Philando Castile actually followed police orders in Minnesota — he was in his car and was asked for his identification. He informed the officers that he was a registered gun owner. It didn’t matter: He was shot immediately five times. His spouse filmed the incident live on Facebook.
More recently in Minnesota, George Floyd suffocated while being detained on suspicion of using a counterfeit bill — not that he used it, but it was suspicious. That came after Breonna Taylor was killed in her home by undercover cops that didn’t identify themselves serving a warrant on someone who didn’t live there, shooting 20 bullets into her home and killing her. Her boyfriend thought they were intruders and pulled the trigger first. One officer has been fired, none charged with murder.
There have been dozens of other incidents over the past 10 years, let alone the more than 400 years since the slave trade to America began.
After Floyd’s death, protesters spread across the country who thought “enough was enough.” Change had to be done. Some of the protests turned to riots, though some of the firebombing of property have proven to be instigated by white supremacists looking to insight riots and change the narrative in their favor.
On Sunday, Aug. 23, Blake was gunned down. The protests were immediate. The following night, businesses and vehicles were set ablaze. On Tuesday, Aug. 26, armed groups of self-proclaimed militias showed up to “protect businesses.” Except that’s not why they were there.
They went to instigate a fight, or, if anything, to show their power over the protesters. These militias were white men with semiautomatic rifles and handguns.
One of those militiamen — which we shouldn’t use as a label, because they are not fighting the British in Virginia with muskets — was a 17-year-old white male from Antioch, Illinois, a northwestern Chicago suburb, about 15 minutes from Kenosha. Getting into a confrontation with protesters, he fired more than a dozen shots into a crowd at a used car dealership, hitting one person in the head. He then walked away from the incident, telling someone on his cell phone that he just killed someone.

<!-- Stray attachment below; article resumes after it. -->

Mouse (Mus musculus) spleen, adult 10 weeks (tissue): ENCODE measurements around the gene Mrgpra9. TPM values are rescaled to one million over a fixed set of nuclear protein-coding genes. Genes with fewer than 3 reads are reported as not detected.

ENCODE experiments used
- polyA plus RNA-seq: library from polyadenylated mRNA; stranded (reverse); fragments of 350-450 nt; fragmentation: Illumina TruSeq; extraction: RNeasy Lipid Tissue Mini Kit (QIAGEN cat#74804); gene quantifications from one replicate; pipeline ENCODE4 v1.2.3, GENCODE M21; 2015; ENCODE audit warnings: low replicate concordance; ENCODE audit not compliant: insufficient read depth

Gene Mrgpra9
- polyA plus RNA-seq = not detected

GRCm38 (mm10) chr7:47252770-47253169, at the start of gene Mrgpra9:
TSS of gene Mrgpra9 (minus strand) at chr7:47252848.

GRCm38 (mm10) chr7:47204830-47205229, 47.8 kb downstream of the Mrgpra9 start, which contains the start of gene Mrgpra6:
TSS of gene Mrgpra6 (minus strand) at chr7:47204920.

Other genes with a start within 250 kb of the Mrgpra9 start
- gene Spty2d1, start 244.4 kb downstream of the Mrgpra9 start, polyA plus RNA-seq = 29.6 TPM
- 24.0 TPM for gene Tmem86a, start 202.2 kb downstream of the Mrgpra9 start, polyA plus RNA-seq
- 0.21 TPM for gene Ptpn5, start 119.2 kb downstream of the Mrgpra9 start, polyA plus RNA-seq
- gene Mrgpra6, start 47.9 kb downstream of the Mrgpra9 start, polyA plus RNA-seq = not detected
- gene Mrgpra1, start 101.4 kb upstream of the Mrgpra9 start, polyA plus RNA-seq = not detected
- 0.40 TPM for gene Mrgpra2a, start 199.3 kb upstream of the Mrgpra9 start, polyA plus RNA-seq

Then he walked down the middle of the street, with protesters shouting to police that he had just shot someone. He tripped on his own two feet, and a couple of protesters attempted to subdue him, only for him to shoot wildly again, hitting two more people. In all, he shot three people, two of which died and the other had his arm amputated.
And yet he kept walking down the middle of the street toward police cars with his hands up, not getting shot himself. He murdered two people, firing an AR-15-like weapon into a group of protesters. The video is even more harrowing than Blake’s.
If that doesn’t make your blood boil, what will?
The following day, on Aug. 26, the NBA took a pause — again. While the first NBA pause came from COVID-19, a virus that launched a global pandemic, this pause was because of the pandemic of racism. Milwaukee, less than an hour from Kenosha, finished the regular season with the best record in basketball. The Bucks were set to play a closeout playoff game against the Orlando Magic in the Disney World bubble. Instead, they chose not to. In solidarity, the Magic opted not to turn the game into a forfeit victory, and instead let it be postponed.